Former French President Nicolas Sarkozy was formally charged in the early hours of Wednesday after 15 hours of questioning by police. He is accused of influence-peddling.
Sarkozy spent almost all of Tuesday (01.07.2014) being questioned by police officers in Nanterre, west of Paris, in an investigation linked to allegations that he took 50 million euros ($67 million) in illegal campaign funds from Libya's Moammar Gadhafi.
Sarkozy is also suspected of having used his influence to secure leaked details of an inquiry into alleged irregularities in his 2007 election campaign.
Reuters news agency reported that one of their journalists saw him arriving at a civil court in Paris at around 11:40pm local time, where he was to be presented to judges. Under French law, being sent before the court is the next step in the possible opening of a formal investigation against a suspect - a step that often, but not always, leads to trial.
Sarkozy denies all wrongdoing, but his attorney Thierry Herzog and a judge involved in the case, Gilbert Azibert, were put under formal investigation on suspicion of influence peddling a day before.
The dramatic developments marks the first time that a former French head of state has been placed in custody. Sarkozy lost presidential immunity from legal prosecution a month after he left office in June 2012, and if convicted, he faces up to five years in prison and a fine of 500,000 euros.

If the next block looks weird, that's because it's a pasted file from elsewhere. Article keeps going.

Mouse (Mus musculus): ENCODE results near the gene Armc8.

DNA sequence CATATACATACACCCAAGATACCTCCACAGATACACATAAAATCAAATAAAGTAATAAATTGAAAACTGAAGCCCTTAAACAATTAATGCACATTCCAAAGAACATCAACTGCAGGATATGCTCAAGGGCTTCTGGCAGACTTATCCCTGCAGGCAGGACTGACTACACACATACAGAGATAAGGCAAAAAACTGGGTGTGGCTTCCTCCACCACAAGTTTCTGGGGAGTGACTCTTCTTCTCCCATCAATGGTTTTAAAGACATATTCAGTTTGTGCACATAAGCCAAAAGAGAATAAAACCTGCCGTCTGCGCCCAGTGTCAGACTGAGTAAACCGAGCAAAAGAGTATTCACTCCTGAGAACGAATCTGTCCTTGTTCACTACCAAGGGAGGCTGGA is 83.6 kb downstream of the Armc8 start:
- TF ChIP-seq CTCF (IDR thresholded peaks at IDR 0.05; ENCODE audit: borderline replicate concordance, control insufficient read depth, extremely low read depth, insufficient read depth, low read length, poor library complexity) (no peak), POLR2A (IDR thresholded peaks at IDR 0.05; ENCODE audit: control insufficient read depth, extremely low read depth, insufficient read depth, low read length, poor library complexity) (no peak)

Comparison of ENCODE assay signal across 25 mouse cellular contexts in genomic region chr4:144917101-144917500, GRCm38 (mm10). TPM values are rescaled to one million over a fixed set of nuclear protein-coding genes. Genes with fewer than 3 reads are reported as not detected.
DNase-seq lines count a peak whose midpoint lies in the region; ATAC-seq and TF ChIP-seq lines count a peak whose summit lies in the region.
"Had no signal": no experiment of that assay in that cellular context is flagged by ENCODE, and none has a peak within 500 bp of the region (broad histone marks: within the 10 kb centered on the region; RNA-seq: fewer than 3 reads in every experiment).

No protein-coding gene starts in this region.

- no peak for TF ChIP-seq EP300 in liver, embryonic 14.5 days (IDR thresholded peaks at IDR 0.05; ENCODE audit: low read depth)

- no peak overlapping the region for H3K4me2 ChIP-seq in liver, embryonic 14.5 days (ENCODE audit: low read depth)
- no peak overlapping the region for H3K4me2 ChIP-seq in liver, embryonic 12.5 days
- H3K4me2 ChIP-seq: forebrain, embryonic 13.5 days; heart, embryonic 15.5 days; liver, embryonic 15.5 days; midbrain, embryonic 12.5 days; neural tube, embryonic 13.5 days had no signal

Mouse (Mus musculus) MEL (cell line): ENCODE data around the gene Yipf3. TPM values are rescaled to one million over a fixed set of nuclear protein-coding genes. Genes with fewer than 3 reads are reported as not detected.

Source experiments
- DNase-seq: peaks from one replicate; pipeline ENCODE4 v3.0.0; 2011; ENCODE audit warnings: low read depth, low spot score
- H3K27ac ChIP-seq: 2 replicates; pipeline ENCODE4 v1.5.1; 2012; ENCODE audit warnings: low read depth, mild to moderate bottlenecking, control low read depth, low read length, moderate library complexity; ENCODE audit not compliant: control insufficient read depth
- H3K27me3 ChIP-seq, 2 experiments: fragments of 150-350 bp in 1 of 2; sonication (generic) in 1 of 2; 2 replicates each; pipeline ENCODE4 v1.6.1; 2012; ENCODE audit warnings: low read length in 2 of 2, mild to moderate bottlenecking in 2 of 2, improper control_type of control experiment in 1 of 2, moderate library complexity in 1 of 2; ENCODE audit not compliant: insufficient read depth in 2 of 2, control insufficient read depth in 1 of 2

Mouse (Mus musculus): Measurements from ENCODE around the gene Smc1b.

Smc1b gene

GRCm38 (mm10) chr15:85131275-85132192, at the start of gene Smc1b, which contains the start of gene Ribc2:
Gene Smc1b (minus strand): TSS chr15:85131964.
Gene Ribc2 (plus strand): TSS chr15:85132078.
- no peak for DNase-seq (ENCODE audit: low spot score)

The probe is one of six legal cases involving Sarkozy, directly or indirectly, including allegations of irregularities in his unsuccessful 2012 election campaign.
Last October a court dropped inquiries into whether he had exploited the mental frailty of France's richest woman, L'Oreal heiress Liliane Bettencourt, to fund that campaign.
But as investigators used phone-taps to examine separate allegations that Gadhafi funded the same campaign, a new suspicion arose that he had kept tabs on the Bettencourt case through a network of informants.
Those suspicions finally prompted the formal launching of yet another investigation into influence-peddling in February.
Sarkozy has likened the magistrates behind the phone-tapping to the "Stasi" police of former communist East Germany.
bk/jr (Reuters, AFP, AP)